Mortgage

Literally means ‘dead deed’. Basically, when you are loaned money to buy a property, you sign a mortgage which conveys the property to the lender, but giving you the right to occupy it so long as you keep up repayments, and once you have repaid the loan, the lender then releases the mortgage which effectively conveys it back to you. If you don’t keep up repayments, the lender takes possession back – known as re-possession.

There are several types of mortgage residential mortgages, commercial mortgages and buy to let mortgages. A residential mortgage is the typical type of mortgage an individual would obtain if they wanted to obtain a property solely for the purpose of living in. A Commercial mortgage refers to a property purchased for commercial purposes such as for opening a shop or business. Buy to let mortgages are designed for people who purchase properties solely for the purpose of renting them out.

The way you repay your mortgage can also vary. Firstly there are repayment and interest only mortgages. A repayment mortgage means you pay off both the outstanding amount and the interest charged each month where as an interest only mortgage you just pay off the interest and have to make arrangements to settle the remaining amount at the end of the term. A popular type of interest only mortgage in the early 1990s were Endowment mortgages where by the capital is intended to be repaid by one or more endowment policies. However these are now less widely used as many people encountered shortfalls on their endowment policies which led to them not being able to cover the remaining balance of the mortgage.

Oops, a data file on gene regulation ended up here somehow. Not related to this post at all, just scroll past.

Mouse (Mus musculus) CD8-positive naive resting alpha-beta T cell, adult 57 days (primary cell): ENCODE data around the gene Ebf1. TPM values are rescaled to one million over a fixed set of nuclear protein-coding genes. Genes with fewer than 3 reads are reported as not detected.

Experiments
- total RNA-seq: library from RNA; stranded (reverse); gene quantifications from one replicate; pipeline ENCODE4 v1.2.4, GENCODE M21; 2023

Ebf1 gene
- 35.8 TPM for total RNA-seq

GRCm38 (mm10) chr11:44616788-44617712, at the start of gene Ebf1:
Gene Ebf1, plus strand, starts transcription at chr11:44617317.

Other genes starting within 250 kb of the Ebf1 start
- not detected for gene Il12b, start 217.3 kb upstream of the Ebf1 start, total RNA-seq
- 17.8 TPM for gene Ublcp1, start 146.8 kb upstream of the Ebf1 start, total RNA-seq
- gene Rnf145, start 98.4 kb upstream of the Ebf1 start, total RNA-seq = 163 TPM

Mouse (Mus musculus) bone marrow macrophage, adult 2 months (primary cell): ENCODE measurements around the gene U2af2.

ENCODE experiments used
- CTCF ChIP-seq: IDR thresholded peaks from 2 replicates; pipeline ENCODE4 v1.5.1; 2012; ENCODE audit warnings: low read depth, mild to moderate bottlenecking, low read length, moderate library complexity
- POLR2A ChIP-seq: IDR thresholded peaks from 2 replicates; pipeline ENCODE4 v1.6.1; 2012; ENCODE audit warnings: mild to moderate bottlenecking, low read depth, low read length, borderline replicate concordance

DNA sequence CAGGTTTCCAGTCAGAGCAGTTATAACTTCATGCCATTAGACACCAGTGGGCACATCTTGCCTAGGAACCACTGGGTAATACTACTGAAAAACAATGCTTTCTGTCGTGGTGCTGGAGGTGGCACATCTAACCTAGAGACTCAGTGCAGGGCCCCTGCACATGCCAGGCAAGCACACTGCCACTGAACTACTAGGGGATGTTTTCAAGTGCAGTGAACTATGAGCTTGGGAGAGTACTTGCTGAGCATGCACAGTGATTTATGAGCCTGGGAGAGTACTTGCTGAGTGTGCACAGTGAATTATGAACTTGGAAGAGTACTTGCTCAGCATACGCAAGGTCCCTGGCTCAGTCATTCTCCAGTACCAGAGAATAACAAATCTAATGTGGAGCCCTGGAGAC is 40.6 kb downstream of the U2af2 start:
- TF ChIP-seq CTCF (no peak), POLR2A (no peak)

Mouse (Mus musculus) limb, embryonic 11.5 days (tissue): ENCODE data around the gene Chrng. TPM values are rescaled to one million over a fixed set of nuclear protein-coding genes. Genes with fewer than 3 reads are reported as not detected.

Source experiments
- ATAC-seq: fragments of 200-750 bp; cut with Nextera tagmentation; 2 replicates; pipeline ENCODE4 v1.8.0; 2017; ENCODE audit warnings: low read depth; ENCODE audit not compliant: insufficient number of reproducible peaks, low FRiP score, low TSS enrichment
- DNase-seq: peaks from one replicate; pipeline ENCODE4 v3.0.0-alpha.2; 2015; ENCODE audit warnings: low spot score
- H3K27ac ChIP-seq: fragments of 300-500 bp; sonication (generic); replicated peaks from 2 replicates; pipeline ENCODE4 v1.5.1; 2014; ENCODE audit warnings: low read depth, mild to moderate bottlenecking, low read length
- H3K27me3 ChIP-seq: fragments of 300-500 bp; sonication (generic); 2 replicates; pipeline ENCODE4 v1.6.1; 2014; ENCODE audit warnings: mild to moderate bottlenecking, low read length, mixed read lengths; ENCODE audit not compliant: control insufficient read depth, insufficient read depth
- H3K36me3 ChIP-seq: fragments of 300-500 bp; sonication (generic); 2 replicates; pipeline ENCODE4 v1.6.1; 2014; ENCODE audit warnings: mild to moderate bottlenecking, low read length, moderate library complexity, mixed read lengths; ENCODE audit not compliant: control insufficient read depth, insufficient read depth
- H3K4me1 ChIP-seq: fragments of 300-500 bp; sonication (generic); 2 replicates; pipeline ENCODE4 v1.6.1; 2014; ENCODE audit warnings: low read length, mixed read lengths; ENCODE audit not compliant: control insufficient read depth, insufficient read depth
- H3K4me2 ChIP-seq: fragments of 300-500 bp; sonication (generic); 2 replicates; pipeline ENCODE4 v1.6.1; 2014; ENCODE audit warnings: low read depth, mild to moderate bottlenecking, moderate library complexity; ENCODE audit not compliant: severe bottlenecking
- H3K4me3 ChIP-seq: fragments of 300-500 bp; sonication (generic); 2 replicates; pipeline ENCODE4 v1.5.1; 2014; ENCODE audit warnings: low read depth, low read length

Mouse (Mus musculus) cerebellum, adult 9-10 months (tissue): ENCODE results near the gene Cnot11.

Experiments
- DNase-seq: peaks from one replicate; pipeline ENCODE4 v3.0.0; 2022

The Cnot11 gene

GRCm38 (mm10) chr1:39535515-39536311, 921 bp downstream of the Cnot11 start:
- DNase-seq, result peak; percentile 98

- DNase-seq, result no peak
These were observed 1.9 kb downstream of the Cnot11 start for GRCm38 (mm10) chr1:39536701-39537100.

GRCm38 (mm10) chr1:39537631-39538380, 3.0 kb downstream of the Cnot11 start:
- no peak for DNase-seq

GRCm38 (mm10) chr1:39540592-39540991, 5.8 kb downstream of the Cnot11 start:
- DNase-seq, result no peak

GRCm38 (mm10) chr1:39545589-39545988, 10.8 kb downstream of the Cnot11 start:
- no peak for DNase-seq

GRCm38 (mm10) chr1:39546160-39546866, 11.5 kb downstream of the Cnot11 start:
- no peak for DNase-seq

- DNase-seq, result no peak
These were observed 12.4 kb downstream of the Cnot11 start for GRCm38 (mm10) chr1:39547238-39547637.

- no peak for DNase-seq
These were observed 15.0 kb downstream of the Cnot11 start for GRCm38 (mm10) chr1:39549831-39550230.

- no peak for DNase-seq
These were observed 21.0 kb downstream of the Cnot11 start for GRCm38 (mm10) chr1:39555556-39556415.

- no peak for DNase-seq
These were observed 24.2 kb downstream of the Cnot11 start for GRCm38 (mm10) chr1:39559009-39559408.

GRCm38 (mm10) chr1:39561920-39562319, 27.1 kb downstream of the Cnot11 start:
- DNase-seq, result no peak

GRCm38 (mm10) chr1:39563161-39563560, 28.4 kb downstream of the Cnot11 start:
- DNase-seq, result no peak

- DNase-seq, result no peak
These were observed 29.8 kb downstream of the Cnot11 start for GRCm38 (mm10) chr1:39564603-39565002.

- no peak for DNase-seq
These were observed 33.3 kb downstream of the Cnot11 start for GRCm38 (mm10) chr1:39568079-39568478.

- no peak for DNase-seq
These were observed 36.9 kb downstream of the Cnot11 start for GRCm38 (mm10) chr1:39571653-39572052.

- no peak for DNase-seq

When you take out a mortgage you will pay an agreed interest rate on the sum. This is usually based on the bank’s base rate so for example if this is 4% and you pay 2% over the base rate your interest rate will be 6%. This will then fluctuate as the base rate changes so if the base rate change to 5% your interest charges will be 7%. This is known as a tracker mortgage. Other types of mortgage include fixed rate where your interest rate is agreed for a set time at a set amount, capped rate where the rate cannot rise above a set limit, Variable rate which changes at the discretion of the lender and discount rate where there is reduction in the standard variable rate (e.g. a 2% discount) for a set period; typically 1 to 5 years.

Jargon Buster

Use the links below and the resulting list of terms on the right to locate the term you are looking for. If you can't locate it, please get in touch.

A
B
C
D
E
F
G
H
I
J
K
L
M
N
O
P
Q
R
S
T
U
V
W
X
Y
Z
keyboard_arrow_left

keyboard_arrow_right

We have loads of great customer reviews